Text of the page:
What sort of images does Summer evoke for you? With the equinox fast approaching, we are dreaming in sensory-laden images; the smell of lazy Sunday afternoon barbeques, glasses clinking as work debriefs are moved to bustling beer gardens, the sudden yearning to take up gardening. But does our instinctive pull towards the outdoors go deeper than enjoying these simple pleasures?

Relaxing with friends and chasing a tan are mental associations attached to the allure of the outdoors during Summer, but our cravings to get outside go deeper than our thoughts realise. Our body’s natural instincts are also pushing us out the door, as soaking up fresh air and absorbing a healthy dose of sunlight’s natural energy actually acts to improve our health. And our body’s know this, even if our minds have forgotten.


Up until the last couple of centuries, the majority of both our work and leisure time was spent outdoors. It is only in the more recent, modernised world that our lives have morphed into very indoors-orientated bubbles. Our daily routines have become shaped by alarm clocks rather than natural light, and we often end up missing most of the day’s sunlight whilst stuck inside offices and cars. Yet this is not our natural way of living, and evolution simply cannot keep up with this new boxed-in environment which we have created for ourselves on this planet. As the generations speed by, we are gradually forgetting our innate connection to the greater biological systems –realising that plants and animals are reliant on the natural world and the seasons to grow and thrive, but losing touch with our own instincts to draw from the same resources.

One of those most base resources now eluding us is sunlight. Sunlight is our greatest source of Vitamin D – something more than half of the general population is now deficient in. Very few foods naturally carry Vitamin D, and so it’s tricky for us to absorb enough through diet alone – yet it is an essential vitamin for bone and cell growth, inflammation reduction and both neuromuscular and immune function.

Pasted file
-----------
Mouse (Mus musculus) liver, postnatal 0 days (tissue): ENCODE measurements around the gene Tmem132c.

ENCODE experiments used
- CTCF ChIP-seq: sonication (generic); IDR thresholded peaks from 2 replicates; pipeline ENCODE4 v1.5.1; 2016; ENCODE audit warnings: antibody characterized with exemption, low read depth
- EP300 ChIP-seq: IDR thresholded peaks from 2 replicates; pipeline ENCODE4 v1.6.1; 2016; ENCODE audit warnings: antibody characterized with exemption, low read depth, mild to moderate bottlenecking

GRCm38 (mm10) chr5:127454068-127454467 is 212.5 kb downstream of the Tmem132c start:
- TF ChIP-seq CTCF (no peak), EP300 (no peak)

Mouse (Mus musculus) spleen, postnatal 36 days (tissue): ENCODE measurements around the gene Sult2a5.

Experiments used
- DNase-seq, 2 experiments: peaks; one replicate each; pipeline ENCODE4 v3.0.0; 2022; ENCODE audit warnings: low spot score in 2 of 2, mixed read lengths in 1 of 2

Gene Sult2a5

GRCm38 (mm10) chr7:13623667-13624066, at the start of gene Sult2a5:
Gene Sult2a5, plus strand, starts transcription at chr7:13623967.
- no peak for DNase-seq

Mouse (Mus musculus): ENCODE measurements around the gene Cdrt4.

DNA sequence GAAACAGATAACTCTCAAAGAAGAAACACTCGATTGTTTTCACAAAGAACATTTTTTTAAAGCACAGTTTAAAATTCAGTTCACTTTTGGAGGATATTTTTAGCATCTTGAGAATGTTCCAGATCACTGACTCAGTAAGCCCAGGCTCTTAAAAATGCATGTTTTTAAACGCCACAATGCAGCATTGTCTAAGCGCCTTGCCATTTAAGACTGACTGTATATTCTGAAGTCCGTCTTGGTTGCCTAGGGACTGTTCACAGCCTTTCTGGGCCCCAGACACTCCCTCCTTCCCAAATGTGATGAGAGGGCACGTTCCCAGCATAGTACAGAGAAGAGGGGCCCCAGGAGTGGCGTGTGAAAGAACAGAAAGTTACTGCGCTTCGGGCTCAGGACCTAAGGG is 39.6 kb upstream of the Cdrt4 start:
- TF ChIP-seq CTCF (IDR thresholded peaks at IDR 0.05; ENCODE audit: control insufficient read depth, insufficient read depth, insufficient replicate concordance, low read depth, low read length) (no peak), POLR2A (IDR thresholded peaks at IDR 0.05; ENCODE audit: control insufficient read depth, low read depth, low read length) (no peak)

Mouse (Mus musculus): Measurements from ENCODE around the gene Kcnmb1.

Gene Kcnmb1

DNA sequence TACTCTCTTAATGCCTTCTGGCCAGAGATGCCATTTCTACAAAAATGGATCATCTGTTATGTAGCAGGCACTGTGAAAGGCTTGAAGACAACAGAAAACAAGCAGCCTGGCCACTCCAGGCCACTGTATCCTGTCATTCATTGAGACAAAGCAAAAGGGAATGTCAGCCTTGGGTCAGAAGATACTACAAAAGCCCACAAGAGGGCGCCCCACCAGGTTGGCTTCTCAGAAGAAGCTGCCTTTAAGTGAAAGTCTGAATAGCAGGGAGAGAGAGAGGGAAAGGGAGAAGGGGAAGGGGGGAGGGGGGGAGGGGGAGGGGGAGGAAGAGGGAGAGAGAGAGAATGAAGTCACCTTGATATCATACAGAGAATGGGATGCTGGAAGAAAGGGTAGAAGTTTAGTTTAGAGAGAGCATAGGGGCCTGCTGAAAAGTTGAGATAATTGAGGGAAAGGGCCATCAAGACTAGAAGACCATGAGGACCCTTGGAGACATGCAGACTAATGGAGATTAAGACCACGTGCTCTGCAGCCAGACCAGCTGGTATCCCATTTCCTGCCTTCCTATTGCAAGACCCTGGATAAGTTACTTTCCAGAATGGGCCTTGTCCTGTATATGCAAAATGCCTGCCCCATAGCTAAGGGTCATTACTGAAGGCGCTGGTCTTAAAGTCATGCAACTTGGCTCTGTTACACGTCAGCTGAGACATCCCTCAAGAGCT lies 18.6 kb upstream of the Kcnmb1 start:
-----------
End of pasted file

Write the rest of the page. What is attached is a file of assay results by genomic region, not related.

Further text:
Again, it is only in modern times that the sun’s rays have taken on a dangerous reputation. Historically, sunbathing was seen – by civilisations such as the Ancient Greeks – as the best medicine available to us naturally. When talking of sunbathing, we don’t mean sitting in the baking heat while trying to tan, but instead allowing moderate exposure to UVB rays on a daily basis – going by what is appropriate for your skin type, age and race.



As a guideline, around 10-20 minutes of unprotected exposure to natural sunlight each day has been shown to boost Vitamin D, whilst also lowering blood pressure, regulating blood sugar and cholesterol levels and increasing your white blood cell count to boost immunity levels. Our Harmonizing Philosophy has been sculpted around recognising that humans are part of a greater living organism, and so in order to function at our full vitality and to continue to grow and strengthen as living beings, we need the same nourishment as plants and animals do. So, this summer remind yourself that in the same way that flowers thrive in the sunlight, so too do we.

Why not use this most alluring time of year to get outside, and start to take advantage of our wonderful body’s ability to reap these nutritional benefits from our world’s natural resources? Over the page we have put together some fun and creative things you can do to help inspire you to do just this.


This article has been taken from has been taken from our FREE quarterly lifestyle magazine, Harmonizing Life. To receive each new issue of the magazine straight to your inbox, simply sign up here.


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